Does My Vote Matter?

Yes. On many levels, each of our votes does matter.

Cynicism is always ready to win in our hearts as we see the machinations and manipulations of powerful elites, especially the influence of large donors. There are continual cries for better voting standards, especially demanding some kind of ID, citizenship, and periodically refining the rolls so only eligible people vote. These reasonable measures are called suppression by those that want no safeguards and maximal ability to influence results in the name of “access.” Conversely, others wonder if their votes matter in congressional districts or even whole states that are heavily weighted toward one party. These folks see the influence of big tech and social media and wonder if their mark matters.

Winsome Wisdom in an Age of Anger

People of conscience and conviction who still believe in the pursuit of truth find themselves in a quandary in our age of instant reaction, relativism, and subjectivity. Resisting evil and promoting the good become complex as those who differ from us quickly label and libel, projecting their own inadequacies and subjectivities on others. Adding to this is the abandonment of objective facts and reality. How do we navigate these shark-infested waters of personal relationships and the public square, as we aim for interpersonal harmony and the common good?  Here are five insights that have proven helpful over time.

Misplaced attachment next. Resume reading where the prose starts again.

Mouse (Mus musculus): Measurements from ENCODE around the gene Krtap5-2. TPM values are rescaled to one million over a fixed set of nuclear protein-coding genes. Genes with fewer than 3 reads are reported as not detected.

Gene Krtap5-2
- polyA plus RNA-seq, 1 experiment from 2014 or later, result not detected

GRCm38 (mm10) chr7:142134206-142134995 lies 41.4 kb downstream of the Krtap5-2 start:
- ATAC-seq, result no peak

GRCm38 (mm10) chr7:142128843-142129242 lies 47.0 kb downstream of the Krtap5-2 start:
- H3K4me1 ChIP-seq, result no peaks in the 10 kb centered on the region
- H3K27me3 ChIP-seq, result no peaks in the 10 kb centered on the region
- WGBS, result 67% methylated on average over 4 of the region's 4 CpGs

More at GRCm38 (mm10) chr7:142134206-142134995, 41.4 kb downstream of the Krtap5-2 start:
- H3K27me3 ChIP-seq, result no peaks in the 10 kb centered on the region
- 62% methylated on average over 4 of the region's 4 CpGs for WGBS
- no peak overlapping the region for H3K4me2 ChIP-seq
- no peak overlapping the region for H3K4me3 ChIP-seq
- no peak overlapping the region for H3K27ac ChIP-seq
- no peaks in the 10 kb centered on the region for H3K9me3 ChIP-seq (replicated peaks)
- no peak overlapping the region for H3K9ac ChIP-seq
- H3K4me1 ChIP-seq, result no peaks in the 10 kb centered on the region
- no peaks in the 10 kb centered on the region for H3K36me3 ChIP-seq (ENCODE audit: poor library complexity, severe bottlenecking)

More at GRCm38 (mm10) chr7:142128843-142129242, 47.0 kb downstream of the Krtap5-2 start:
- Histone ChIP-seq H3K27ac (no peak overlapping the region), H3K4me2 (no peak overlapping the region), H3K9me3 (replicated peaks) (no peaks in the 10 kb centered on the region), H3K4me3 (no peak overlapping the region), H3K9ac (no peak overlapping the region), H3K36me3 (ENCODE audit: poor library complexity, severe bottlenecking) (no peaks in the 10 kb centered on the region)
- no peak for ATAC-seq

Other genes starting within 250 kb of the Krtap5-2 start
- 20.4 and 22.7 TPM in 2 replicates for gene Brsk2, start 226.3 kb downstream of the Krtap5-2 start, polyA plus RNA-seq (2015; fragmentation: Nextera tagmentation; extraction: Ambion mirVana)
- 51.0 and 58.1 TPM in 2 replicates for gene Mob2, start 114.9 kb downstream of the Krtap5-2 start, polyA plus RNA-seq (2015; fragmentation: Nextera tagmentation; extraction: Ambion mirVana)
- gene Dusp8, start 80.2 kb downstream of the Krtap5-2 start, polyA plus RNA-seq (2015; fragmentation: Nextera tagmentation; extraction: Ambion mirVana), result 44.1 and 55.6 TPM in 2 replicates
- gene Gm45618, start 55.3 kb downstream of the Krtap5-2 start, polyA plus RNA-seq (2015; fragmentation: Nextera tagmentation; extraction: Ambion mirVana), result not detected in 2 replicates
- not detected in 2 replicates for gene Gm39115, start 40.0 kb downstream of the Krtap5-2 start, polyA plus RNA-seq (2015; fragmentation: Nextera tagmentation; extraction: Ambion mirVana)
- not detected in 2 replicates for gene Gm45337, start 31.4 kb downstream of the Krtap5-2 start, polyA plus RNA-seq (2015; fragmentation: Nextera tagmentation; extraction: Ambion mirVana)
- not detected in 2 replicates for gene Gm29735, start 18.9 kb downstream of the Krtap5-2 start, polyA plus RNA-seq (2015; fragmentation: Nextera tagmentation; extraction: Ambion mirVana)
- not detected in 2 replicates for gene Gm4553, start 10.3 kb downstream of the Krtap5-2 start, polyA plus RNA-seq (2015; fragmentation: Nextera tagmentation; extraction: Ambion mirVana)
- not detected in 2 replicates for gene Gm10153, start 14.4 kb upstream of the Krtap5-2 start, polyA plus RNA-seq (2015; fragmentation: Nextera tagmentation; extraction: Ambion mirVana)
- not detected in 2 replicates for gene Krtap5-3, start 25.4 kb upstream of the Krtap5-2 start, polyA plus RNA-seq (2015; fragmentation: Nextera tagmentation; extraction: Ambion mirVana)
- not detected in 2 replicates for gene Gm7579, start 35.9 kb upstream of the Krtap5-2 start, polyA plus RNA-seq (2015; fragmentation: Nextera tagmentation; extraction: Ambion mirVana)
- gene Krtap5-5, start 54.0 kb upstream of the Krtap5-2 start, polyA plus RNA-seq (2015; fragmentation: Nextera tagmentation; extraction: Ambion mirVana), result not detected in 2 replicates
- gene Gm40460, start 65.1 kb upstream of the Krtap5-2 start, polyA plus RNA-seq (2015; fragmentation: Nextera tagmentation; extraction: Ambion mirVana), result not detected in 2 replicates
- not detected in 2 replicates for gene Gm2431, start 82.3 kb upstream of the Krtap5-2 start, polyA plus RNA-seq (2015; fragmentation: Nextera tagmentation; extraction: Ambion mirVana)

How to Pray for People in Power: Especially Ones We Disagree with Deeply

Devout Christians and thoughtful people of all worldviews are aware that there is genuine conflict between good and evil in our world. At the same time, these forces find their way into human hearts and we see contradictory impulses in ourselves and others. Compassion for the downtrodden can devolve into control over too many areas of life. Freedom can become anarchistic hedonism. And good and evil are often veiled by political ideology and impulses toward power.

Solving The Immigration Crisis: A Call for Compassion and Courage

Hypocrisy is an ugly trait. It is one thing to fall short of one’s ideals and humbly aim to do better; it is quite another to profess virtue while willfully doing the opposite. It is not hypocritical to fail at times, if there is repentance and resolve to improve. It is hypocritical to present oneself as a paragon of compassion and then recoil when called upon to act in accordance with one’s ideals.

Unspoken Absolutes: What Lies Beneath All the Outrage

About 1,960 years ago, The Gospel of Matthew was penned, offering collections of the words and works of Jesus of Nazareth. Central to all the teachings presented are the Beatitudes found in Chapter 5. They constitute foundational dispositions and disciplines for followers of Jesus the Christ. One of these pithy and profound sayings is found in Matthew 5:9: “Blessed are the peacemakers, for they shall be called the children of God.” The “blessed” (happy, to be congratulated, under divine favor) actively pursue peace (concord, harmony, end of conflict, enemies becoming friends).